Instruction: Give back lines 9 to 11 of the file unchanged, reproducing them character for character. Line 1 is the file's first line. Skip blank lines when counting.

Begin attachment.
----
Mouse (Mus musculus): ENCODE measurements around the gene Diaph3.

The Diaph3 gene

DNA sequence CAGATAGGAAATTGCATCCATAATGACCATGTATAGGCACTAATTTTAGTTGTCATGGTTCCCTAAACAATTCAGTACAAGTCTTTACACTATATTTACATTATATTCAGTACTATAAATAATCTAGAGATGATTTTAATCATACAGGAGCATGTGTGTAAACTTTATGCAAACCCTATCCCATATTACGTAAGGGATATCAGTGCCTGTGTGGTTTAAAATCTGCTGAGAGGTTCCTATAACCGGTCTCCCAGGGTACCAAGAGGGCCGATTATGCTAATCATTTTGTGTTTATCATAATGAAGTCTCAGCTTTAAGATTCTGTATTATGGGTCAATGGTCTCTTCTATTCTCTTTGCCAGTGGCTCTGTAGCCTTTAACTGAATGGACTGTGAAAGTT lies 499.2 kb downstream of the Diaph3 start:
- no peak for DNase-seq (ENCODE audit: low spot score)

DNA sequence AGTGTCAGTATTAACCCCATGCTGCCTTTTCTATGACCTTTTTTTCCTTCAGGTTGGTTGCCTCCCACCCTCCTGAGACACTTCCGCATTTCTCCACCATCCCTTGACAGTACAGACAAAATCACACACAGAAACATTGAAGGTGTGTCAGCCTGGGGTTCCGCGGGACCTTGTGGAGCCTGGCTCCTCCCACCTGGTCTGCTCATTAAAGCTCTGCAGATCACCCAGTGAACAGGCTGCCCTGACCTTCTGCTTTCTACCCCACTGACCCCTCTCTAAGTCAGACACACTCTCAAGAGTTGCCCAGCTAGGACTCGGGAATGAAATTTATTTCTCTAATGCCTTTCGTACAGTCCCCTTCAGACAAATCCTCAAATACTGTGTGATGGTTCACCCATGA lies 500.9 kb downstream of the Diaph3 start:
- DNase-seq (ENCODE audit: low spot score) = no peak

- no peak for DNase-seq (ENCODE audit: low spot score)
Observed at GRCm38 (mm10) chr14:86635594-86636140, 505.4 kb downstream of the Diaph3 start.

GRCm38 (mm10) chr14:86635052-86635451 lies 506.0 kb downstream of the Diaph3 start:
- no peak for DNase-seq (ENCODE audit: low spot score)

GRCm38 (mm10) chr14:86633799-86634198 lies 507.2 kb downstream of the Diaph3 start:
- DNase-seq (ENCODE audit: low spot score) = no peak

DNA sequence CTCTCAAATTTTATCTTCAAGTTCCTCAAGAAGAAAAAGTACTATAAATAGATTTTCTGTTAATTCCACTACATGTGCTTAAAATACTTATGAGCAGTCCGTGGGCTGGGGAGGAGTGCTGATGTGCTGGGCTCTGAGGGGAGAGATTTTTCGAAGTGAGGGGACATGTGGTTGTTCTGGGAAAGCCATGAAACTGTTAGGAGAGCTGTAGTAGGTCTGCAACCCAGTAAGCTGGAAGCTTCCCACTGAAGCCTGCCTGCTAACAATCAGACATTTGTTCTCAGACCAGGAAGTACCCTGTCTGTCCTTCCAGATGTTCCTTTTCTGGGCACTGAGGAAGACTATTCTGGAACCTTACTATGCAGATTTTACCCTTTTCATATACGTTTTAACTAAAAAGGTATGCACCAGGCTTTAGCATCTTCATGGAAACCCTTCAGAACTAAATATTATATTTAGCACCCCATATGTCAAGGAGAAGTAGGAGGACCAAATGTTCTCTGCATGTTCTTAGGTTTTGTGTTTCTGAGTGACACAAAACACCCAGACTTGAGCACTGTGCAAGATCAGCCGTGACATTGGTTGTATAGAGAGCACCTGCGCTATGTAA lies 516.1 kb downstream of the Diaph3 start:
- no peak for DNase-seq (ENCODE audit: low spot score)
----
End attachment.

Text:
GRCm38 (mm10) chr14:86635052-86635451 lies 506.0 kb downstream of the Diaph3 start:
- no peak for DNase-seq (ENCODE audit: low spot score)

GRCm38 (mm10) chr14:86633799-86634198 lies 507.2 kb downstream of the Diaph3 start: